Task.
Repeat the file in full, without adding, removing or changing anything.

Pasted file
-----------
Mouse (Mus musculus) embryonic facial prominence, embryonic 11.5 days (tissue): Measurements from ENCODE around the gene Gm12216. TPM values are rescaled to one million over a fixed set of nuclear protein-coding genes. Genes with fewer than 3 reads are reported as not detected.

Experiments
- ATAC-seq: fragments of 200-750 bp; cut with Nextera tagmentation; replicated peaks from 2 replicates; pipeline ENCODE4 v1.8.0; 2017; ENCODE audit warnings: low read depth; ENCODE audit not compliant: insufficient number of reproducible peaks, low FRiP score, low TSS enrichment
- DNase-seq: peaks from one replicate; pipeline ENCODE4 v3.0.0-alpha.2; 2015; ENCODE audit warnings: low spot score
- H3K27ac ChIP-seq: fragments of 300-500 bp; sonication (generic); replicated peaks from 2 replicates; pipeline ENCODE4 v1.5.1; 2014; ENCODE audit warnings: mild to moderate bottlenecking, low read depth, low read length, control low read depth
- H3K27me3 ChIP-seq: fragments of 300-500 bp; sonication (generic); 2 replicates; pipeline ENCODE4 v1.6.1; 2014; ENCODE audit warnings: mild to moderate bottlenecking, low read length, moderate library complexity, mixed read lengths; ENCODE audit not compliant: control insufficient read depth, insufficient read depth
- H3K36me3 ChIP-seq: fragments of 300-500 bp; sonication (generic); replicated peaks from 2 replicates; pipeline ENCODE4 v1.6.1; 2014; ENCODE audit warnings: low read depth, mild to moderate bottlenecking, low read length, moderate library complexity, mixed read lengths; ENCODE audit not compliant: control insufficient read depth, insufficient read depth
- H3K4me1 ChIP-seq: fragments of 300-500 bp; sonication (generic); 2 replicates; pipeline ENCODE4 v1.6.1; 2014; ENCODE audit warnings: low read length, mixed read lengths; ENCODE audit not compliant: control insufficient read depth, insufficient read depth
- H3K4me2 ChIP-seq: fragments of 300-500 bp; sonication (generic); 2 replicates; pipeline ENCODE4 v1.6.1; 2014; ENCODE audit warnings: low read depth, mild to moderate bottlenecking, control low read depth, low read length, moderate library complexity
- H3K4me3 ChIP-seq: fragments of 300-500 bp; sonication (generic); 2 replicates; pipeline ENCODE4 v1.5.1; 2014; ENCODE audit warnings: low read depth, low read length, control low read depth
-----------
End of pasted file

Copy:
Mouse (Mus musculus) embryonic facial prominence, embryonic 11.5 days (tissue): Measurements from ENCODE around the gene Gm12216. TPM values are rescaled to one million over a fixed set of nuclear protein-coding genes. Genes with fewer than 3 reads are reported as not detected.

Experiments
- ATAC-seq: fragments of 200-750 bp; cut with Nextera tagmentation; replicated peaks from 2 replicates; pipeline ENCODE4 v1.8.0; 2017; ENCODE audit warnings: low read depth; ENCODE audit not compliant: insufficient number of reproducible peaks, low FRiP score, low TSS enrichment
- DNase-seq: peaks from one replicate; pipeline ENCODE4 v3.0.0-alpha.2; 2015; ENCODE audit warnings: low spot score
- H3K27ac ChIP-seq: fragments of 300-500 bp; sonication (generic); replicated peaks from 2 replicates; pipeline ENCODE4 v1.5.1; 2014; ENCODE audit warnings: mild to moderate bottlenecking, low read depth, low read length, control low read depth
- H3K27me3 ChIP-seq: fragments of 300-500 bp; sonication (generic); 2 replicates; pipeline ENCODE4 v1.6.1; 2014; ENCODE audit warnings: mild to moderate bottlenecking, low read length, moderate library complexity, mixed read lengths; ENCODE audit not compliant: control insufficient read depth, insufficient read depth
- H3K36me3 ChIP-seq: fragments of 300-500 bp; sonication (generic); replicated peaks from 2 replicates; pipeline ENCODE4 v1.6.1; 2014; ENCODE audit warnings: low read depth, mild to moderate bottlenecking, low read length, moderate library complexity, mixed read lengths; ENCODE audit not compliant: control insufficient read depth, insufficient read depth
- H3K4me1 ChIP-seq: fragments of 300-500 bp; sonication (generic); 2 replicates; pipeline ENCODE4 v1.6.1; 2014; ENCODE audit warnings: low read length, mixed read lengths; ENCODE audit not compliant: control insufficient read depth, insufficient read depth
- H3K4me2 ChIP-seq: fragments of 300-500 bp; sonication (generic); 2 replicates; pipeline ENCODE4 v1.6.1; 2014; ENCODE audit warnings: low read depth, mild to moderate bottlenecking, control low read depth, low read length, moderate library complexity
- H3K4me3 ChIP-seq: fragments of 300-500 bp; sonication (generic); 2 replicates; pipeline ENCODE4 v1.5.1; 2014; ENCODE audit warnings: low read depth, low read length, control low read depth